Difficulty: A gentle May breeze with one or two gusts
The seed for this one was 13 Across – to me, one of the greatest songs ever written. It’s a Leonard Cohen classic, and it was covered (gorgeously of course) by Judy Collins. You can listen to his version here, and hers here.
Check back on Sunday for a special Mothers’ Day Puzzle.
Difficulty: If you know a bit about jazz, it’s like soloing on All Blues. If not, it’s like soloing on the tune spelled out by the circled letters.
I played in a jazz trio for years, and even though I mostly listen to rock these days, I still put on a jazz classic every so often. Last week I listened to the album that’s the subject of this puzzle for the first time in ages. I’d forgotten how amazing and revolutionary it is.
I’d also forgotten how difficult the title track on the album is to play, let alone blow a coherent solo over. I managed that feat once in my life: one year in college, the great Mary Lou Williams was an artist-in-residence. After our jazz band rehearsals, she’d hang around and play piano while some of us would take a crack at improving our improvisation. (I’m ashamed to admit that I didn’t realize at the time what a precious and rare opportunity this was.)
One night, she had us play and solo over the song in question. I don’t remember how she did it, but she managed to get me out of my head (where I was frantically trying to anticipate the chord changes) and into the flow of the music. It hasn’t happened again.
My puzzle blog just turned one year old! Over the past 12 months I’ve posted 71 puzzles: 28 themeless, 34 themed, 3 “set list” puzzles, 3 “mostly musical minis,” 2 “goofy themeless,” and 1 Amy Schneider tribute midi. People from 40 countries have downloaded puzzles. Most importantly, I’ve had a blast constructing, and I hope you’ve enjoyed solving.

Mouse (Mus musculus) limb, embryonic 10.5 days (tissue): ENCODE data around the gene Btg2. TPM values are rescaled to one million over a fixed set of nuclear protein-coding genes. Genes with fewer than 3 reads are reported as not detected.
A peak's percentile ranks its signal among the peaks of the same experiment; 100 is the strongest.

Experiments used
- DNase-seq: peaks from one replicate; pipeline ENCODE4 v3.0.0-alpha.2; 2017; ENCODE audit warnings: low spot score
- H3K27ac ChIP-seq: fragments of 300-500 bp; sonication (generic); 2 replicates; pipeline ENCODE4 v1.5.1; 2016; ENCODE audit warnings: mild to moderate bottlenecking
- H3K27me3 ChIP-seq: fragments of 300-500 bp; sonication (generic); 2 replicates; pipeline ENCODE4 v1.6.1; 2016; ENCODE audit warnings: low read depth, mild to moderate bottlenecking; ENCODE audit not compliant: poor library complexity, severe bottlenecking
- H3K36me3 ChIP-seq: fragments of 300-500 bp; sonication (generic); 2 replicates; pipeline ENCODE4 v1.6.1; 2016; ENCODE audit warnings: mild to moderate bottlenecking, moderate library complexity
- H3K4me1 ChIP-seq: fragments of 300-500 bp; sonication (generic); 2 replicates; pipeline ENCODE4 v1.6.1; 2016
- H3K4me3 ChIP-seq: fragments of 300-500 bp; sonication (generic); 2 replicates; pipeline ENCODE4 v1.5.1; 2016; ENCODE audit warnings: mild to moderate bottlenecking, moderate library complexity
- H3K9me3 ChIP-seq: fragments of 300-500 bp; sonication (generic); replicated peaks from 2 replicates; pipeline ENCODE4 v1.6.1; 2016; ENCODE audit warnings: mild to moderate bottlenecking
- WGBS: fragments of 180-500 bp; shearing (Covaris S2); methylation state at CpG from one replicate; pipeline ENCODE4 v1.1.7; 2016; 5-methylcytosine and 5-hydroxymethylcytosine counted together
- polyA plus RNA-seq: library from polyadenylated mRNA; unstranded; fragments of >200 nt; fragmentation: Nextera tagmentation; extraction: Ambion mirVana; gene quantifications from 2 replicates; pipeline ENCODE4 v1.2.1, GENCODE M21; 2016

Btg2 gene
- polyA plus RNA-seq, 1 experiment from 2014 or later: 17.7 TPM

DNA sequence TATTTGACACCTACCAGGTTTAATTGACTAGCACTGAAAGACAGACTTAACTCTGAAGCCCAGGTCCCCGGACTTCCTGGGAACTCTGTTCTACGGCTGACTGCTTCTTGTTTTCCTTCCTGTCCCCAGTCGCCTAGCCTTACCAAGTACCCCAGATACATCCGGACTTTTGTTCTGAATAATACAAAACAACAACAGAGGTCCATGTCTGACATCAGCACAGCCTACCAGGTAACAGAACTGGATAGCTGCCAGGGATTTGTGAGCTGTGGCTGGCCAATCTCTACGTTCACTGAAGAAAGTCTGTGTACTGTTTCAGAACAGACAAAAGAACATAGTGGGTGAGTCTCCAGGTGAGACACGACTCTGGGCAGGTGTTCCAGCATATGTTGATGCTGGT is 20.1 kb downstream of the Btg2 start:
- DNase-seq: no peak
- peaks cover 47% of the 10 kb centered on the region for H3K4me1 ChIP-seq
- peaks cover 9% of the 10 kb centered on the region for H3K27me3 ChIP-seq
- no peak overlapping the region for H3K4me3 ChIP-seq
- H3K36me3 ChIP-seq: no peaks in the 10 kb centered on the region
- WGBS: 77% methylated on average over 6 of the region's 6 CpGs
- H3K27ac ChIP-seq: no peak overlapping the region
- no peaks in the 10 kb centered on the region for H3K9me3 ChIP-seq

Today’s puzzle, miraculously, has no terrible musical puns. Instead, it has terrible historical puns. I’m that flexible!
I’m not sure whether these will become a regular mid-week addition, but here’s the second in a possibly extended series of musical minis. This one is considerably easier than the one last week and features cameos from Ravel, two Bachs, the Andrews Sisters, Katy Perry, and the Grateful Dead, among others.
Difficulty: Somewhere between yacht rock and pop punk
Surely, you thought (hoped), Jeff has run out of musical puns. Um, no. This one bears some thematic resemblance to Rock of Aging (available here), but is less focused on decrepitude and more on just plain brand extension. Enjoy, share, and come back next Sunday!
Difficulty: “All difficulties are easy when they are known” (W. Shakespeare, Measure for Measure)
Yesterday was 62 and sunny; now it’s 26 and snowing. Such is mid-March in the DC area. Mid-March on JeffsPuzzles features a climate-independent, Ides-themed puzzle, so lend me your ears, or at least your pencils/pens/phones/laptops/whatever, and let the Ides march.
Difficulty: For those with naturally gray/silver/white/nonexistent hair, like sliding down a snowy hill. For those without such badges of maturity, like trying to escape a leopard seal.
Having just returned from Antarctica, I am compelled to post a penguin-related puzzle. This one definitely and unapologetically skews (Skuas?) old, but I come by that naturally. Antarctica was spectacular, at least until I and around 30 other passengers and crew on our expedition ship tested positive for COVID and spent a week quarantined in remotest Tierra Del Fuego. I’m happy to say I’m now home and healthy.
Apologies for the technical glitch with last Sunday’s puzzle (“Cupid Is As Cupid Does”) – there was only the most tenuous Internet service in the Drake Passage, and apparently the Dropbox links didn’t copy, which is why I reposted it from dry land on Tuesday.